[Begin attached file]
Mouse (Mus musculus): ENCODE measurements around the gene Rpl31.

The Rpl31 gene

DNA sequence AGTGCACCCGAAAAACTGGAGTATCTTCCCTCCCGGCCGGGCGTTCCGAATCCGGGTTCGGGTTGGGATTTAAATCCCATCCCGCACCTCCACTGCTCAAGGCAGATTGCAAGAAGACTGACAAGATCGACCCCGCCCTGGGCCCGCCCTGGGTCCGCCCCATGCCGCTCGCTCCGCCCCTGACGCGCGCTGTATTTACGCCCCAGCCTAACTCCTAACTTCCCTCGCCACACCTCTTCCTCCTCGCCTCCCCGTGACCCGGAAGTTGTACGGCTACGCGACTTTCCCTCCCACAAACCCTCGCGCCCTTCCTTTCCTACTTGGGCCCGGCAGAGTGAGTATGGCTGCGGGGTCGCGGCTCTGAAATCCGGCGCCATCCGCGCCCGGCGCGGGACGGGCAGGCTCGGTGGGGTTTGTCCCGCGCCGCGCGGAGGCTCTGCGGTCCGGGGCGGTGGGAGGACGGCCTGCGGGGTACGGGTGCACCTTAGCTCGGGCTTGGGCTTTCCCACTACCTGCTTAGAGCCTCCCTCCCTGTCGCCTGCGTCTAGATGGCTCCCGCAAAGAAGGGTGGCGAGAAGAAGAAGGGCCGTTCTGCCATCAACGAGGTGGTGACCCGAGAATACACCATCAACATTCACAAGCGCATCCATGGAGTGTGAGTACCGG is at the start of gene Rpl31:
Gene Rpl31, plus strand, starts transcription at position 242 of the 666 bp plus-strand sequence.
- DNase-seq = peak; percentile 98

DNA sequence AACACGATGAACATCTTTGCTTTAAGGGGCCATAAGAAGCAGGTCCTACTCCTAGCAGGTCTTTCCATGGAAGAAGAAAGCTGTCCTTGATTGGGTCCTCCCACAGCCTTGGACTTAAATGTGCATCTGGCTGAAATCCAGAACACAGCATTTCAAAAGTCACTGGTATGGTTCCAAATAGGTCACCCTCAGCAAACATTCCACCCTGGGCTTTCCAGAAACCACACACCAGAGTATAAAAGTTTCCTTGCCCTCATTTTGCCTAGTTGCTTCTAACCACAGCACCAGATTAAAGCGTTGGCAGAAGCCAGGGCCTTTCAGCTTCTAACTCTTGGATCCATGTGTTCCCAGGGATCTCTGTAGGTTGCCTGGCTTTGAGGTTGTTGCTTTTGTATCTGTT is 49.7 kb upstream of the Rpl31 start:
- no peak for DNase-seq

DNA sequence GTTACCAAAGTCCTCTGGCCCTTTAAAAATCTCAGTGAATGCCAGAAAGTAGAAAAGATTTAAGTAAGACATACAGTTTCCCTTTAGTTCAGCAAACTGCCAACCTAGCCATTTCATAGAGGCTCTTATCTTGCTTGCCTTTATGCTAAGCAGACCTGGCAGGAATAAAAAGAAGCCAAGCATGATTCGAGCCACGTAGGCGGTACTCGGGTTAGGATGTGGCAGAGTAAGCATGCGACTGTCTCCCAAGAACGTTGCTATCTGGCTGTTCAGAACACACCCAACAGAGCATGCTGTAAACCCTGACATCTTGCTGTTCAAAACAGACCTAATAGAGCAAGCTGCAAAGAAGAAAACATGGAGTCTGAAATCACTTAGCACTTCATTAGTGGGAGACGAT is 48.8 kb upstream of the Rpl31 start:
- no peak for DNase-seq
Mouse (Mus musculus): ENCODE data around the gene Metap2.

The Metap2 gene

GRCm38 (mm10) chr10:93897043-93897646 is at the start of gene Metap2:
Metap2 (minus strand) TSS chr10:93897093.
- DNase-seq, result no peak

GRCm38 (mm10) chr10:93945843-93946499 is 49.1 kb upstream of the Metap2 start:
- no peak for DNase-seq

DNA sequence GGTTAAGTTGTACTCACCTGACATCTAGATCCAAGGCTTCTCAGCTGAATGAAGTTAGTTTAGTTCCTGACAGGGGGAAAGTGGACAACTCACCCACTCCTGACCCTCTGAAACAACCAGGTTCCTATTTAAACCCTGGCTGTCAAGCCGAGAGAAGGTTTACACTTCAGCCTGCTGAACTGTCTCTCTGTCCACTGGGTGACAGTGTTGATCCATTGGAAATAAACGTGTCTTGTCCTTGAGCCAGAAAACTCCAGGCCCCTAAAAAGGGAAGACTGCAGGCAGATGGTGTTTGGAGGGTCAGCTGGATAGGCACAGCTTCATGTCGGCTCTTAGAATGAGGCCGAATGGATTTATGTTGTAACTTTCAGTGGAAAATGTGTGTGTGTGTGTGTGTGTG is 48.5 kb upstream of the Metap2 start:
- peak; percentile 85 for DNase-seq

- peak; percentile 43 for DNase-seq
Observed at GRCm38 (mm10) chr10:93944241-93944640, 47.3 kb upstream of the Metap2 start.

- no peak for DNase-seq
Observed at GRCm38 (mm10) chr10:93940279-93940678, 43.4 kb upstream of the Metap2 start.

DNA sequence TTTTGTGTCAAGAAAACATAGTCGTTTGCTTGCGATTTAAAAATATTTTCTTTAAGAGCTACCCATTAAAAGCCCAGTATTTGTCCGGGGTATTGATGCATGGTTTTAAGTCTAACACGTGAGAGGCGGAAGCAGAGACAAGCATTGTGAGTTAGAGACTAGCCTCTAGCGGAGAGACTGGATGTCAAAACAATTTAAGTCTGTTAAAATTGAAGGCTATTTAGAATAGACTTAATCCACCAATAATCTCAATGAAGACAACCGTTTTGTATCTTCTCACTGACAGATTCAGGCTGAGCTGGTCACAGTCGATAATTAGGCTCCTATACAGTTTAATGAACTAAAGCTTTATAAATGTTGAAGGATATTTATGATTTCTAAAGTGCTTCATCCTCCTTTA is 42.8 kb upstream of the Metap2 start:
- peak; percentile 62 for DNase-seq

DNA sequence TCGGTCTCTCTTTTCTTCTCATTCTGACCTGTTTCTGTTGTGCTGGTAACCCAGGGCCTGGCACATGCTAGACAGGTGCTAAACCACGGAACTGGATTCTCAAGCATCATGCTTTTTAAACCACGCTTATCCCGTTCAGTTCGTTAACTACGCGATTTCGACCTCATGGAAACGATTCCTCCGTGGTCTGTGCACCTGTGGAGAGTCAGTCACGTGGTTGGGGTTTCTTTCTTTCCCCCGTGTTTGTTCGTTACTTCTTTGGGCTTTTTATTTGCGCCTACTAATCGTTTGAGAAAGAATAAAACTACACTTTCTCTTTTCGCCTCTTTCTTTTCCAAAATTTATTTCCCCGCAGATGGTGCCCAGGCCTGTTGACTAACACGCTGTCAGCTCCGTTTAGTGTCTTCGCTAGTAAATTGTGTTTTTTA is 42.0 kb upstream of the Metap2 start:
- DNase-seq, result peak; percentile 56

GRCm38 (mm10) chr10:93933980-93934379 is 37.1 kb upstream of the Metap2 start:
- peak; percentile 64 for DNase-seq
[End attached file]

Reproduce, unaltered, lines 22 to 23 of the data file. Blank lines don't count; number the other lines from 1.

Observed at GRCm38 (mm10) chr10:93940279-93940678, 43.4 kb upstream of the Metap2 start.

DNA sequence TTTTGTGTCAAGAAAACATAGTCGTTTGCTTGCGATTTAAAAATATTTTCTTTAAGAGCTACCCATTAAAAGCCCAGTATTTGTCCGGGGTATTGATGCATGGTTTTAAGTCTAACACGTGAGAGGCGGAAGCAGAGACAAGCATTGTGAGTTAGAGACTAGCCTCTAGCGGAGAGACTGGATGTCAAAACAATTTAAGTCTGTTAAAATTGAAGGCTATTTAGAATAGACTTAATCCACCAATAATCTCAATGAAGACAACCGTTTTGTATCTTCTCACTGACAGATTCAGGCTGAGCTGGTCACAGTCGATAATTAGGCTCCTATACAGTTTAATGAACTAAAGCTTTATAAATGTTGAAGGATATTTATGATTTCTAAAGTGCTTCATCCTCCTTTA is 42.8 kb upstream of the Metap2 start: